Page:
What are the changes in concentration of oxygen and saturation that take place at the tissues?

A

20.3 –> 15.1 mL/dL

97% –> 75%

29
Q

Define oxygen flux and state the usual oxygen flux at rest.

A

The overall amount of oxygen being deposited in the tissues.
Oxygen flux = 20.3 - 15.1 = around 5 mL/dL
Normal cardiac output = 5 L (50 dL) so oxygen flux is:
250 mL/min

30
Q

Describe the reaction of carbon dioxide with water.

A

Carbon dioxide reacts with water to produce carbonic acid (H2CO3)

31
Q

Why does this reaction take place faster in the red blood cells?

A

The red cells have carbonic anhydrase, which catalyses this reaction and allows it to occur at a rate 5000 times greater than in the cytoplasm.

32
Q

Which transporter moves the bicarbonate produced in the red blood cell into the plasma?

A

AE1 transporter

33
Q

This transporter also allows the influx of which ion? What is the term given the this movement of ions?

A

Chloride ions move in - this is called chloride shift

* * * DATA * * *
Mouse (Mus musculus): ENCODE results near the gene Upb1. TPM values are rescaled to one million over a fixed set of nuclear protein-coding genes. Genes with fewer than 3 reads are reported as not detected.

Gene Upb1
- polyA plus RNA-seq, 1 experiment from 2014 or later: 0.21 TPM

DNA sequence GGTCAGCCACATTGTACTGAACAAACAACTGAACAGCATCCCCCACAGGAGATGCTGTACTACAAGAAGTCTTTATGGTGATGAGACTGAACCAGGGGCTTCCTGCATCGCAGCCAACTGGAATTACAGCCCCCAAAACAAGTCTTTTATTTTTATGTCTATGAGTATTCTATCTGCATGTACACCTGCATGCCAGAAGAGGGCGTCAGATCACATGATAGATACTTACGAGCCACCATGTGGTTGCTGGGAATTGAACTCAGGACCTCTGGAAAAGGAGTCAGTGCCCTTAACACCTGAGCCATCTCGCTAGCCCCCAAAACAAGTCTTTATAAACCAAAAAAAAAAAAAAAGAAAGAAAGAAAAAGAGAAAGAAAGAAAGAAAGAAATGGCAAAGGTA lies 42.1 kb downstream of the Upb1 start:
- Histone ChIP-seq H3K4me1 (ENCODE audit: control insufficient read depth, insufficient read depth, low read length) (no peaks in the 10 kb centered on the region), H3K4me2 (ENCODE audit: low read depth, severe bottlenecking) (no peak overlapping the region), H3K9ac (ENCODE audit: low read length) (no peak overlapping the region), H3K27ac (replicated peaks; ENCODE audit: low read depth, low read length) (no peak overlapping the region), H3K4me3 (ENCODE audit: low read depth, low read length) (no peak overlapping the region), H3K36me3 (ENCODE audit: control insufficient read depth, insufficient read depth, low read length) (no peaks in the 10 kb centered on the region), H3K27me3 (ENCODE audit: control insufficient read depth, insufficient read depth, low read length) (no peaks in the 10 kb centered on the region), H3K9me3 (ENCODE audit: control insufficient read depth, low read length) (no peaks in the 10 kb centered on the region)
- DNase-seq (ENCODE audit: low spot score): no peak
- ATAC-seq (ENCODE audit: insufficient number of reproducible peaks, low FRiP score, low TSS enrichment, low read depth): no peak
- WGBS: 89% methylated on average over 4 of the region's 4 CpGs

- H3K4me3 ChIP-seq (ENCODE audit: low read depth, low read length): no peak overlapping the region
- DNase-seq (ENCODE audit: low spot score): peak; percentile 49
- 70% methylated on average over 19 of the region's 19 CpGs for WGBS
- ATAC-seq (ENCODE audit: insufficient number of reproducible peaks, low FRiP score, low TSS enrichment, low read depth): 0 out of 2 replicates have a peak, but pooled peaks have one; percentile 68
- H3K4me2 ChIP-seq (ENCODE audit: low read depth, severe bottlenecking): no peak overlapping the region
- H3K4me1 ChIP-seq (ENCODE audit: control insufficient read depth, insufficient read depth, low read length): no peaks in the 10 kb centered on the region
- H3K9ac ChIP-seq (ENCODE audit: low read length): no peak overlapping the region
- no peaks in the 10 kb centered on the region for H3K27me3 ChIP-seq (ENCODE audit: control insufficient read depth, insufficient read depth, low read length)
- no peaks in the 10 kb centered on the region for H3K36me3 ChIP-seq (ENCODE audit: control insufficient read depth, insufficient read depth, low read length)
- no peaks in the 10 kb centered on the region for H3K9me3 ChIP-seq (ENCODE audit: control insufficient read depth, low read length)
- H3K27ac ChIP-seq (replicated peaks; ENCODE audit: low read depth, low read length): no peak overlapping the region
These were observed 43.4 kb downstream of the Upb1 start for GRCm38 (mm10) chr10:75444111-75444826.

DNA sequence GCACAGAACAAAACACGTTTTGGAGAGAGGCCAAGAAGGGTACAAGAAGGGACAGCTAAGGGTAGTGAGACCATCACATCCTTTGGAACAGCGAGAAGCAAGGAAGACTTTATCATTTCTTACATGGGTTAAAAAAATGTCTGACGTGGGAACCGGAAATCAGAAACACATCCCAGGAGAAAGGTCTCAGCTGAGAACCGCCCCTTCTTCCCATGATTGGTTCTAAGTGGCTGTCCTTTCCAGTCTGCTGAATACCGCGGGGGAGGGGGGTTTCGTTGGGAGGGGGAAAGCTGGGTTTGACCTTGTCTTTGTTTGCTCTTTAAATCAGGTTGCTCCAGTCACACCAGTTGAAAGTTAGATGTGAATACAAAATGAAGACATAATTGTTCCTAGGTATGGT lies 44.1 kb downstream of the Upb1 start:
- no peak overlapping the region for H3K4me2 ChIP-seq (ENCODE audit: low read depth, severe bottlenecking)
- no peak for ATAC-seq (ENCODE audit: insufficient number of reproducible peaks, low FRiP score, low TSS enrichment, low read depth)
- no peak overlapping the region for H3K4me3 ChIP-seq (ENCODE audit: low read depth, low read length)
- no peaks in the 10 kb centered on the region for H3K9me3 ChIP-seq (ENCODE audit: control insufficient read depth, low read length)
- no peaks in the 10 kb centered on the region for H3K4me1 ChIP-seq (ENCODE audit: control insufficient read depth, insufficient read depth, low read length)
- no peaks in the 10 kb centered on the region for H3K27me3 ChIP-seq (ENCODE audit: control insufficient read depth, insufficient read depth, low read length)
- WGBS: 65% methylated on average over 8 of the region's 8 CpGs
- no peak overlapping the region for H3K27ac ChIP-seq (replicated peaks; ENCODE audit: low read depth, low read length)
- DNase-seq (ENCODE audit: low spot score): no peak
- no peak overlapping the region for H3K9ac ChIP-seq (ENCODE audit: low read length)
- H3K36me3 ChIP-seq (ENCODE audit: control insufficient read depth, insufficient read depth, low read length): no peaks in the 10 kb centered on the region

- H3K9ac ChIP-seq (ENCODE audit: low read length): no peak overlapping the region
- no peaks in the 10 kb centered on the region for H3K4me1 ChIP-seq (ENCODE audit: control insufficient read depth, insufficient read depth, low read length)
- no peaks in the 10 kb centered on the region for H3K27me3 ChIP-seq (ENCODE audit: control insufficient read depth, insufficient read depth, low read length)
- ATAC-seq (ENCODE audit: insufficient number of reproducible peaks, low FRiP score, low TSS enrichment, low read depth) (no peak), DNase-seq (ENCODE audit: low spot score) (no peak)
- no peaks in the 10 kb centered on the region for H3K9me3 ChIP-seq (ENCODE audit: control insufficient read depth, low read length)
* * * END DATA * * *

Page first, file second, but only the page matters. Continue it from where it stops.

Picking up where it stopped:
34
Q

What effect does the influx of chloride (antiport with bicarbonate via AE1) have on the red blood cell?

A

As an HCO3- is moving out, a chloride (also negatively charged) must move in to maintain the electrochemical neutrality. The chloride also draws water in with it, which is used to react with carbon dioxide.

35
Q

How does carbon dioxide binds to proteins and what does it form?

A

To prevent a decrease in intracellular pH, the excess H+ can be buffered by the globin chains of haemoglobin - certain residues within the globin chain are active proton acceptors.
Some of the intraerythrocytic carbon dioxide binds to haemoglobin - not at the oxygen binding site but at the AMINO group at the N terminus forming an NHCOOH end - this is called CARBAMINOHAEMOGLOBIN

36
Q

What is the net CO2 flux?

A

52-48 mL/dL (+4 mL/dL) - total of 200 mL of CO2 produced per minute

37
Q

Why are total oxygen consumption and total carbon dioxide production not equal?

A

Because some of the water is lost in metabolic water production.

38
Q

What is pulmonary transit time?

A

The time that blood is in contact with the exchange surface/respiratory membrane - usually around 0.75 s

39
Q

What is the Haldane effect?

A

The amount of carbon dioxide that binds to the amine end of proteins forming carbaminohaemoglobin depends on the amount of oxygen that is bound to the haemoglobin - this is another allosteric effect. Increasing oxygen binding means less carbaminohaemoglobin.

40
Q

What is the ventilation perfusion mismatching of the lungs?

A

The ventilation and perfusion is greater at the inferior parts of the lungs. V/Q at the base tends towards zero, V/Q at the apex tends towards infinity.